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What is a kidney worth?

(Page 4 of 11)



They are several of the roughly 300 Brazilian and Israeli sellers that police say were brought to South Africa between 2001 and 2003. The syndicate was run, police say, by an Israeli named Ilan Perry. He and the other organizers were making hundreds of thousands of dollars in profits. They probably picked South Africa because it has top-notch medical facilities and one of the world's best transplant-success rates. It also has weak laws regulating the sale of human organs.

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Hernani has signed lots of forms, including one that says he's "related" to the man to whom he's about to give his kidney. Finally he meets this man - an Israeli named Amiram Aharoni - for the first time. Walking into the room, it's then that Hernani understands the magnitude of what he's about to do. Mr. Aharoni is all swollen and pale. He cries when he sees Hernani. He's too weak to lift himself up. But his wife passes along their message with a tender hug. "You are part of our family now," she says. "From this moment on, you are our flesh and blood."

The operation takes place on Nov. 26, 2002, and lasts several hours. Lying in two nearby operating rooms, Hernani and Aharoni undergo surgery at the same time. Hernani has three surgeons operating on him because of the complexity of the procedure, which sometimes involves removing a rib.

When Aharoni wakes up, he has a fresh kidney and a new lease on life. When Hernani comes to, he feels a tightness where the wound has been stitched shut. But three days later, when he finally boards the plane back to Brazil, he is a happy man. He is going to be rich.

* * *

That joy fades fast as he arrives back at his mother's house in Recife. It's been almost 24 hours since his plane landed, and Daisy is scowling at him. She suspects he's been to see Antonia. She's both relieved and depressed to see him alive and back in her life. She's tired of their sad marriage. She's sure he doesn't really care about the three children jumping around the street - or about Daisy herself, who dropped out of school at 14 to set up a home with him. Even after weeks on the other side of the world, the man taking a red bicycle out of the taxi doesn't even look at her.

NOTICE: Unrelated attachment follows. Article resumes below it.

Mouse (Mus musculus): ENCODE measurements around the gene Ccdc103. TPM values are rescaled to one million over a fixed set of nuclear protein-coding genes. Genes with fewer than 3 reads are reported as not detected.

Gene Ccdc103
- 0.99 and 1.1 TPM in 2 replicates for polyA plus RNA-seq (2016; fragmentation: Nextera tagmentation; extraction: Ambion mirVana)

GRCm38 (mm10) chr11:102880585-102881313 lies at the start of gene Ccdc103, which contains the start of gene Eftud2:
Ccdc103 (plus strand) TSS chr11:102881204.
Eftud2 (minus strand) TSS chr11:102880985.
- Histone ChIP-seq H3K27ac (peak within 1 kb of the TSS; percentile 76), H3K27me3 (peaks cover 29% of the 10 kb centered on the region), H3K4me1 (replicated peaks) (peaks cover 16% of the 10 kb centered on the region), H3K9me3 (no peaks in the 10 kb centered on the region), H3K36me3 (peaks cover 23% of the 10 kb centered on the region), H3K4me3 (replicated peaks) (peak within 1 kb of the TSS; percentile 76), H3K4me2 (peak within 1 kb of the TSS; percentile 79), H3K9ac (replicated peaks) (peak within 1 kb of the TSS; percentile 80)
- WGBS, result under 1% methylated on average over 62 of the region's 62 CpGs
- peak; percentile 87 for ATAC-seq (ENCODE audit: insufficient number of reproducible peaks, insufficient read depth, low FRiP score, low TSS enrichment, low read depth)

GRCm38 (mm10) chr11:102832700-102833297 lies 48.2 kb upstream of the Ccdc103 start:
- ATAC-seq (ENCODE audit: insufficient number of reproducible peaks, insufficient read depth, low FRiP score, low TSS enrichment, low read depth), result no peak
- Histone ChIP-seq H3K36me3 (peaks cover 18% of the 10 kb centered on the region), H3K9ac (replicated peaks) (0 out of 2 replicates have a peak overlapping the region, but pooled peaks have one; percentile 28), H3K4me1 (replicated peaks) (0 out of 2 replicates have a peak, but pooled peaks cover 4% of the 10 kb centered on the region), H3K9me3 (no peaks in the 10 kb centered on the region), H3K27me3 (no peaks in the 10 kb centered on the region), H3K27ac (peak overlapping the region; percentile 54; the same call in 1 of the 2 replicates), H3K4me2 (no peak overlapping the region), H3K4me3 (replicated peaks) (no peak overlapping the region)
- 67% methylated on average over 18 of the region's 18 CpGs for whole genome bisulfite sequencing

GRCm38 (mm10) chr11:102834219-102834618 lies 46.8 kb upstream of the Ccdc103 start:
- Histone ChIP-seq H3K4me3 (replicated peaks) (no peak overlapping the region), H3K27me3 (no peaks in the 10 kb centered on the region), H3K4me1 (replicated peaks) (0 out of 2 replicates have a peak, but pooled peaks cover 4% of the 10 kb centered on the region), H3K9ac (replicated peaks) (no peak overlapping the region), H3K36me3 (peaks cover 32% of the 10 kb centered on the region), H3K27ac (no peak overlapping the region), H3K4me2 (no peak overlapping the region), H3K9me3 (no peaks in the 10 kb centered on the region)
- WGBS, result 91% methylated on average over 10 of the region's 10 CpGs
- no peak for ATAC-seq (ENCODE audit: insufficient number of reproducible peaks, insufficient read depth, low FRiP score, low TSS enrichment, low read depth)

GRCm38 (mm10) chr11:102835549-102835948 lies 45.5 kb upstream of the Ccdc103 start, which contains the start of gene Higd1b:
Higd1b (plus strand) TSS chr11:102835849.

"Luiza,go and get yourself ready. We're going into town to get you a bicycle," he shouts to his 9-year-old daughter as he hands the new bike to his son, Hernandes. Then he turns his back and walks toward the local plaza.

He's determined to have some fun. After all, he has money in his pocket - $5,500 in crisp new $100 bills handed to him by Captain Ivan under the table at a fast-food restaurant near a local branch of Citibank.

For someone who has been poor all his life, money is to be spent, not saved or budgeted. And spend it he does. In the first few months of 2003, Hernani pays $1,700 to replace the roof, the floor, the walls, the windows, and the wiring in his mother's house. He uses $1,600 to pay off her credit cards. Another $1,200 buys him a brand new Honda CG 125 motorcycle, which he insists the dealer deliver to his house so his neighbors can see. On New Year's Eve, he buys Daisy a new blouse and skirt. He figures that leaves him somewhere between $1,000 and $2,000 to spend on drink and other women. Life is good.

Paying a healthy stranger

While Hernani is busy blowing through his money, in Israel Arie Pach is hoping to avoid a life tied to a dialysis machine. But he's running out of options. He's been ruminating over them since 1995 when doctors first detected a problem with his kidneys. He knows that patients who get kidneys tend to live longer than those on dialysis. So he considers turning to his wife or sons for a kidney. Since they come in pairs, a healthy person can live on just one. But his wife and oldest son have the wrong blood type. His youngest son is a match, but he has health problems similar to Arie's. So getting a kidney from a related donor is out.

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